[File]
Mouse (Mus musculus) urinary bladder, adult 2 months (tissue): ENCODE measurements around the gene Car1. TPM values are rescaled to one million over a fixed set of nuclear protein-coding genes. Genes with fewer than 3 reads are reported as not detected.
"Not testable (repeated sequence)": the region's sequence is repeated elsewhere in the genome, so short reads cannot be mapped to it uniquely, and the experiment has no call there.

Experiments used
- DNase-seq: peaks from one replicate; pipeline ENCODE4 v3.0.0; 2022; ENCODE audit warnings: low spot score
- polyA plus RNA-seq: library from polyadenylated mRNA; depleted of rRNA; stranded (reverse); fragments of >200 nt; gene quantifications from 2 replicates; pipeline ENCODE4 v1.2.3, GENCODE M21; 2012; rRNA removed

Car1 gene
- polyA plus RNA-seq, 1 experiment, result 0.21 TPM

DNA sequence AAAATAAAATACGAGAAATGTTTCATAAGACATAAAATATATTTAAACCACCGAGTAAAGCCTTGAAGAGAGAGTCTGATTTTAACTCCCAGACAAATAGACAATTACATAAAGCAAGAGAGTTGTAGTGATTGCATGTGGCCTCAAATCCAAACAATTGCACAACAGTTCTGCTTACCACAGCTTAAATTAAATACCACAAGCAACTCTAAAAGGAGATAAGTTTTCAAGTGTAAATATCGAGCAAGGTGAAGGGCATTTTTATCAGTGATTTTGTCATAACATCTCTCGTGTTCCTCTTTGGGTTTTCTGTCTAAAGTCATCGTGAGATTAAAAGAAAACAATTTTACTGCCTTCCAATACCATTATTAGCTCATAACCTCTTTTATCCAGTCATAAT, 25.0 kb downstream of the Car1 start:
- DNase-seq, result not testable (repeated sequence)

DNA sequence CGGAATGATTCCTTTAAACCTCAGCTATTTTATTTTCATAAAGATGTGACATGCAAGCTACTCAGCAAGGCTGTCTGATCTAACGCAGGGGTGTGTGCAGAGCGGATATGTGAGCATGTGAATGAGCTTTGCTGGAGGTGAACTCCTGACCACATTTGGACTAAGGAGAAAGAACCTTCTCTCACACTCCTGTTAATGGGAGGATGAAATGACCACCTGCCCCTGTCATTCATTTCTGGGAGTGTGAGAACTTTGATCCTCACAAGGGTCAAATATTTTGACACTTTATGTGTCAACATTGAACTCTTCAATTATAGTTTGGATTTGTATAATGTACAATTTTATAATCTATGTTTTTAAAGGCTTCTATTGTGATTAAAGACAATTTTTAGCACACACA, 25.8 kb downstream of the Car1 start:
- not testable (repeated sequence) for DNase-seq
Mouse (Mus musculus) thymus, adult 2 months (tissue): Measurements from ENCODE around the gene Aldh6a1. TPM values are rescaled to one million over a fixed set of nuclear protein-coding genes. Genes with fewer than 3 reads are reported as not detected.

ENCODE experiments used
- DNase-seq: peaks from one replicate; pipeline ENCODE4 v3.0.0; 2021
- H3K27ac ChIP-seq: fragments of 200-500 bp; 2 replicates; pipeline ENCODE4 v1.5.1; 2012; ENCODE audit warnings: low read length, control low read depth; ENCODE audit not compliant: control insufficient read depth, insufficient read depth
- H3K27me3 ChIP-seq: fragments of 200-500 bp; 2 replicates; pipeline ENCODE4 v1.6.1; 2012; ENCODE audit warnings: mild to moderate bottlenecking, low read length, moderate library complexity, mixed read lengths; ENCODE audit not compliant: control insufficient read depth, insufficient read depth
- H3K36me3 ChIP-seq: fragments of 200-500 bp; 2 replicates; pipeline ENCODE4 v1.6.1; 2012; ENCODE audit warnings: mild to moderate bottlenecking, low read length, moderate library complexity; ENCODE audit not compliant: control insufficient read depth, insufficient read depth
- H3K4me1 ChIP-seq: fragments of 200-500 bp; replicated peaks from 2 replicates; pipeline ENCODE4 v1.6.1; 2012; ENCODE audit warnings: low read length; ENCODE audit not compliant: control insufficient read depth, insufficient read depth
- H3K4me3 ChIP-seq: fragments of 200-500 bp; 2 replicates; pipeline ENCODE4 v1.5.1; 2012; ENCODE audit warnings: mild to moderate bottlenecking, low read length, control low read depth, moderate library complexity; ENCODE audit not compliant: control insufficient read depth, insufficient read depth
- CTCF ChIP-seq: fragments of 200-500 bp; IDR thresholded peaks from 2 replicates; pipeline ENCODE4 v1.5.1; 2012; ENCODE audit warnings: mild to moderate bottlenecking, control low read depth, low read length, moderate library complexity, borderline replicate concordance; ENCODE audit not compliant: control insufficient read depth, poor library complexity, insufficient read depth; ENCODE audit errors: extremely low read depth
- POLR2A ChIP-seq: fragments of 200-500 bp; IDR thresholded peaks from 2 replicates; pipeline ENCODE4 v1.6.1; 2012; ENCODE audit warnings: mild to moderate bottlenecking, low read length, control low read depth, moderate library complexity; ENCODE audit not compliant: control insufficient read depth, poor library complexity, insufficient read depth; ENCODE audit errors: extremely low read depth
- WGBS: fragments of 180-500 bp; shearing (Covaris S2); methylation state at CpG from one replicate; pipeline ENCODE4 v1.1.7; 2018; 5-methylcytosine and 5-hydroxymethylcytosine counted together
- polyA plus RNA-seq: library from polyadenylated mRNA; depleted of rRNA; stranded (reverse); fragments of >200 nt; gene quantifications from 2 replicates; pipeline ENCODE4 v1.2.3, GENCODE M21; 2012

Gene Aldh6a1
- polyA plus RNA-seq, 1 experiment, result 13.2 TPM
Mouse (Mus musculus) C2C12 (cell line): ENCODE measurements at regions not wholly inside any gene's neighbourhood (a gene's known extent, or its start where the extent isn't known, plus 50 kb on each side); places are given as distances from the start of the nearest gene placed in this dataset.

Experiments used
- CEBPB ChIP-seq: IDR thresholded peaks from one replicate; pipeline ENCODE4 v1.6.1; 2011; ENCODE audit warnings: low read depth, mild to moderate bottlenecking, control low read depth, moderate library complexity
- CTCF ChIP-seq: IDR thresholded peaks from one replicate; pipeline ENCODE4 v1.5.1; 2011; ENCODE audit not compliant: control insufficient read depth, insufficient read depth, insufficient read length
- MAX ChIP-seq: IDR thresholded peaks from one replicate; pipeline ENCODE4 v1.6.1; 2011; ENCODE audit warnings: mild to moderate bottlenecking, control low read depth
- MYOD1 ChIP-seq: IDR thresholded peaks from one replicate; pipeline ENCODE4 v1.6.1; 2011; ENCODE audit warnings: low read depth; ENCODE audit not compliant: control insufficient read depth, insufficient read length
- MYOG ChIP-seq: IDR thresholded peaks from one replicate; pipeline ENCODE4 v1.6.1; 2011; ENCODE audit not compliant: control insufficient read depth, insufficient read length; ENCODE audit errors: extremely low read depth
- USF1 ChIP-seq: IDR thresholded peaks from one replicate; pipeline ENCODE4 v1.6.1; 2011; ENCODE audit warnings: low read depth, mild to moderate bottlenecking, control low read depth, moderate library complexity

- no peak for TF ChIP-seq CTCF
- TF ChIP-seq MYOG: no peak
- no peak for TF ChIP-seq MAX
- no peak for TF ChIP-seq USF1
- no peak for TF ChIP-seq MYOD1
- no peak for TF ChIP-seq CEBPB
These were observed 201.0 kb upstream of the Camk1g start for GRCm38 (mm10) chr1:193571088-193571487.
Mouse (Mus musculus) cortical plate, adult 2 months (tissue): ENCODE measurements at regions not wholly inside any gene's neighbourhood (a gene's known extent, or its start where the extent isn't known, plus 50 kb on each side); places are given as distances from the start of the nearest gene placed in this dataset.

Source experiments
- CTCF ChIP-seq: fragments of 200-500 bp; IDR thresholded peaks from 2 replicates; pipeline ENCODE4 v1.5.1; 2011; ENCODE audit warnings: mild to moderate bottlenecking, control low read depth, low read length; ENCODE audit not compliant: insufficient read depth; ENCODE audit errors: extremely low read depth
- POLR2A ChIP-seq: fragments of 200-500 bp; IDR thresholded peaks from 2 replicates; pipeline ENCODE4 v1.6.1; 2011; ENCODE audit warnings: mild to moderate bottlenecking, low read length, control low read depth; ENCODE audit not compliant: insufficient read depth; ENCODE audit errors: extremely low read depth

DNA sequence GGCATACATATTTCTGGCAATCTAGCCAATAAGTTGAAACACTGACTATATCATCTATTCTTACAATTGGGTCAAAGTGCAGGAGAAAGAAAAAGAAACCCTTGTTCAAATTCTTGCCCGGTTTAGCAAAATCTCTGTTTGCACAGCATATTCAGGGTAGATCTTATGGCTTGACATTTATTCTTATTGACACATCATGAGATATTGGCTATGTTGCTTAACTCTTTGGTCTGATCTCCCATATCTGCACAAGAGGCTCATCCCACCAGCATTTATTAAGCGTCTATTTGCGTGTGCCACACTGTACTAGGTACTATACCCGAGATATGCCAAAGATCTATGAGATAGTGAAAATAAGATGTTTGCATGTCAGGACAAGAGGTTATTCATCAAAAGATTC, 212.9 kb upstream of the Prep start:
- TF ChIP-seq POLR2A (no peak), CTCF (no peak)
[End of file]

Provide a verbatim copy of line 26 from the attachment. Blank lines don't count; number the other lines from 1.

Mouse (Mus musculus) C2C12 (cell line): ENCODE measurements at regions not wholly inside any gene's neighbourhood (a gene's known extent, or its start where the extent isn't known, plus 50 kb on each side); places are given as distances from the start of the nearest gene placed in this dataset.